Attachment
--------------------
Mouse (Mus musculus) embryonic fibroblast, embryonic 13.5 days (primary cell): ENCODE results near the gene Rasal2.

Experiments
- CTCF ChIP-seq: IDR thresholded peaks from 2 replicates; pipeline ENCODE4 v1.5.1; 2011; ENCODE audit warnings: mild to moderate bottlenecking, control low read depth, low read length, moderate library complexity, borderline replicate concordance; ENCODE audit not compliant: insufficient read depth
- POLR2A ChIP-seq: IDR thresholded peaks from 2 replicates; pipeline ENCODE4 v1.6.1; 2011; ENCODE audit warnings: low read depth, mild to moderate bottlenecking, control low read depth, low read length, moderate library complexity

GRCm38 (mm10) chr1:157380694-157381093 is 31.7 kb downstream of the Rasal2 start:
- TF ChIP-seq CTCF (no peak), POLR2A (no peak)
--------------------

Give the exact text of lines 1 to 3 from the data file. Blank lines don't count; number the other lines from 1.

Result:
Mouse (Mus musculus) embryonic fibroblast, embryonic 13.5 days (primary cell): ENCODE results near the gene Rasal2.

Experiments
- CTCF ChIP-seq: IDR thresholded peaks from 2 replicates; pipeline ENCODE4 v1.5.1; 2011; ENCODE audit warnings: mild to moderate bottlenecking, control low read depth, low read length, moderate library complexity, borderline replicate concordance; ENCODE audit not compliant: insufficient read depth